Synopses & Reviews
1. Ha Jin has chosen a quotation from Gogol's Dead Souls as the epigraph to In the Pond
. What is he saying about his protagonist? In what sense is Shao Bin a rogue? In what sense, if any, is he a virtuous man?
2. What does the way Shao Bin handles his grievance against his superiors reveal about his character? He thinks to himself, "Who were Liu Shu and Ma Gong? Two small cadres with glib tongues, uncouth and unlettered. They were wine vessels and rice bags, their existence only burdening the earth, whereas he had read hundreds of books and was knowledgeable about strategies" [p. 35]. Do you consider him heroic and principled, or arrogant and foolish? Is he, on the basis of his talents and energies, truly deserving of a better position than he has?
3. In many ways this novel is about the workings of power and how people go about getting what they want. Given that the novel portrays a political system very different from our own, do you consider that issues of power and influence work differently in this novel than they do here in America, say, in a corporate setting?
4. If one of the purposes of art is to awaken people's minds and to change society, do you find it odd that artists are employed in this novel to create propaganda for the state? Would you consider this novel a satire? What would you guess is the author's perspective on the events of the novel, and on the communist system that he left behind?
5. What does Shao Bin's description of his ink stone [p. 64] tell us about him? Does his dedication to his art redeem the less positive aspects of his character?
6. There are several scenes, particularly in Chapter 9, where physical brutality is used to comic effect. Why does Shao Bin engage in such behavior, in light of his feelings of superiority to Liu Shu and Ma Gong? To what purpose is Ha Jin using humor in this novel?
7. After creating one of his best drawings, Shao Bin realizes that "it was the misery and rage that had driven the brush to make such a breakthrough in his art. He realized anger was also a source of power, which the artist ought to convert into creative energy" [p. 122]. Is Shao Bin in fact saved by his anger? If you have read Waiting, how would you compare the characters of Shao Bin and Lin Kong?
8. Are you surprised, given Shao Bin's abrasive personality, that he is embraced so readily by the friends of Yen Fu? Are you surprised that his cause is adopted by the journalists in Beijing? Why do you suppose this is?
9. Yen Fu calls attention to the novel's title when he wonders why Bin is working in the fertilizer plant: "How could a small pond like this contain such a big fish? He had vaguely heard that Bin was teaching the fine arts somewhere" [p. 63]. How does Ha Jin's choice of title affect your sense of the events that take place? Does the novel's ending change the meaning of "the pond"?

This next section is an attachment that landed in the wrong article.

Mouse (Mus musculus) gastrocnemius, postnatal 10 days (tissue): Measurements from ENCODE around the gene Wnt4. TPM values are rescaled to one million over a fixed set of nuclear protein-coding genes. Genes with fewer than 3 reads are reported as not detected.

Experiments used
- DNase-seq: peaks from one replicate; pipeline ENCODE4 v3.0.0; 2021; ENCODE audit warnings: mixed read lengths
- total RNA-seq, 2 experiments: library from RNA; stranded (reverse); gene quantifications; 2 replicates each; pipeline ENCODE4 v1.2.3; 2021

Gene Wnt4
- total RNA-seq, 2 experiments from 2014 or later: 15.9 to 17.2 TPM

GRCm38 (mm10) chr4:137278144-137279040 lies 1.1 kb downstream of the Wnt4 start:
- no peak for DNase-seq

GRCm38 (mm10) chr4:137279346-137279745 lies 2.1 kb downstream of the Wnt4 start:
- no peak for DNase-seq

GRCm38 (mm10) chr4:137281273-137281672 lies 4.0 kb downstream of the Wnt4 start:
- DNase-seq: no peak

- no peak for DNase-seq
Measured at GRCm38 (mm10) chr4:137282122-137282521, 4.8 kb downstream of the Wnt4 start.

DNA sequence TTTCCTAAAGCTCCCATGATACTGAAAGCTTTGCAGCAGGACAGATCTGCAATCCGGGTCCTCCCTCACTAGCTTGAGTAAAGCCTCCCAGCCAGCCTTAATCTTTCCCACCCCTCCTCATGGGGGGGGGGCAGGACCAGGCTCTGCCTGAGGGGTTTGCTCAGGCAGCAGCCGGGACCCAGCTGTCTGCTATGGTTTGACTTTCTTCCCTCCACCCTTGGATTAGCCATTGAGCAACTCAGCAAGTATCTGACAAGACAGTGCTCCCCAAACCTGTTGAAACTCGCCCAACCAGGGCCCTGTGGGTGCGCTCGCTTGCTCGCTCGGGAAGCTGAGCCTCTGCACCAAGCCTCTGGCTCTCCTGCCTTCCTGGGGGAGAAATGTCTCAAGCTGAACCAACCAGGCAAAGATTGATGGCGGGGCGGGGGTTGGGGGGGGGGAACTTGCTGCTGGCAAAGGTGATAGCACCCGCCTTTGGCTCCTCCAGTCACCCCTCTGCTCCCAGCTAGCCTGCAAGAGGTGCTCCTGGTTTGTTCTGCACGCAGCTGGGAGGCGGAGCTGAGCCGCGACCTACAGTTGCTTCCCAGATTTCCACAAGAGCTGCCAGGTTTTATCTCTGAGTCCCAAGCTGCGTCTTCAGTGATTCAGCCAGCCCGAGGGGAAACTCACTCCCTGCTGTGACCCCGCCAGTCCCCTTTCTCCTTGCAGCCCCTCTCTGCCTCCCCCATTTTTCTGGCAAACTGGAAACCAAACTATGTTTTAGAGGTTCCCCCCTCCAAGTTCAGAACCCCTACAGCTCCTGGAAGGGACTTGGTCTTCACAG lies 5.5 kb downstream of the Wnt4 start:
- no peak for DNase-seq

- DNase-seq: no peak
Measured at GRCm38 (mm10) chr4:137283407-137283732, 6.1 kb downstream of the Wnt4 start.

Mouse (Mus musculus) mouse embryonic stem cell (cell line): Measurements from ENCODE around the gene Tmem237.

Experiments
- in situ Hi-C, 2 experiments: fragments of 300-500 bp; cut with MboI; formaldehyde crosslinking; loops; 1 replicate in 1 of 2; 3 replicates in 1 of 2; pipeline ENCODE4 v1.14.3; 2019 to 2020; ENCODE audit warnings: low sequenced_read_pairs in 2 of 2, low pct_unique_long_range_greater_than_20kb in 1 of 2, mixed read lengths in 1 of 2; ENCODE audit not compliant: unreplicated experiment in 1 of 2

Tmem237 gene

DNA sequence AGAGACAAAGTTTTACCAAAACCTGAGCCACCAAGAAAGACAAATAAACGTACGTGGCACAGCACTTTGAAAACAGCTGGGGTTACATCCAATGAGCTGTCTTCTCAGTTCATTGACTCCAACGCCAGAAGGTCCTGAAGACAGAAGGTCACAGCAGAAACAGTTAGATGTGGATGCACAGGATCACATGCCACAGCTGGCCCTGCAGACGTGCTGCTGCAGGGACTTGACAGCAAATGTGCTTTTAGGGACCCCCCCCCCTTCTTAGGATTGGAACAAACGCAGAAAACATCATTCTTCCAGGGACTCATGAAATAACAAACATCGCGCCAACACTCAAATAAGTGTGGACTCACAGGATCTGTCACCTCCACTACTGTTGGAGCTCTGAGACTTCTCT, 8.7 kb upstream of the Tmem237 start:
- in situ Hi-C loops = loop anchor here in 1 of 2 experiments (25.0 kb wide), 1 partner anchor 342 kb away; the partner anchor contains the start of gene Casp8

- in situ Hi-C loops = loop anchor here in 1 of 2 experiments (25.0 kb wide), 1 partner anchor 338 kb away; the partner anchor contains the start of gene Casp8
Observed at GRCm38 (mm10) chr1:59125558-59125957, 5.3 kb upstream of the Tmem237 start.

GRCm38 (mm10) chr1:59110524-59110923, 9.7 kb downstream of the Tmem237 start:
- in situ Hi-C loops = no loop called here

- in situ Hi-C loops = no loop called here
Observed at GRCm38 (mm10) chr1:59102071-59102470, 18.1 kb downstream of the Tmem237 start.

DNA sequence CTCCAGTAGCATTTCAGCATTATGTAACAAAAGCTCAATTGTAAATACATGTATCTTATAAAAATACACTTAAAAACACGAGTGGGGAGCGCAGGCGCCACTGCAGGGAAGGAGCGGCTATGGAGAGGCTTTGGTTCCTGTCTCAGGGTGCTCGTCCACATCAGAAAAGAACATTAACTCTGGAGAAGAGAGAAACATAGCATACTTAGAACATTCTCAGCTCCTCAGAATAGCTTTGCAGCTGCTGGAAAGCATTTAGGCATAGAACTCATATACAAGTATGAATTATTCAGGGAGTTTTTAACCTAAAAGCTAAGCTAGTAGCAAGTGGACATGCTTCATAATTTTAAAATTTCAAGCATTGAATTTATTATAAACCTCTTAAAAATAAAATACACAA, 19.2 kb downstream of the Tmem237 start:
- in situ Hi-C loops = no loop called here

10. As Shao Bin prepares a letter of complaint to the Party secretary, "A strong sense of justice and civil duty rose in him. An upright man ought to plead in the name of the people. He believed he was going to voice not only his own discontent and indignation but also the oppressed brothers' and sisters'. Yes, he wanted to speak for all the workers in the plant" [p. 20]. How does the ending of the novel--the resolution of the plot's conflicts--resonate with these inspired thoughts? How does Ha Jin leave you feeling about his protagonist?
National Book Award-winner Ha Jin's arresting debut novel, In the Pond, is a darkly funny portrait of an amateur calligrapher who wields his delicate artist's brush as a weapon against the powerful party bureaucrats who rule his provincial Chinese town.
Shao Bin is a downtrodden worker at the Harvest Fertilizer Plant by day and an aspiring artist by night. Passed over on the list to receive a decent apartment for his young family, while those in favor with the party's leaders are selected ahead of him, Shao Bin chafes at his powerlessness. When he attempts to expose his corrupt superiors by circulating satirical cartoons, he provokes an escalating series of merciless counterattacks that send ripples beyond his small community. Artfully crafted and suffused with earthy wit, In the Pond is a moving tale about humble lives caught up in larger social forces.
About the Author
Ha Jin lives near Atlanta, Georgia. His story collection Ocean of Words won the PEN/Hemingway Prize, and his second novel, Waiting, won the National Book Award.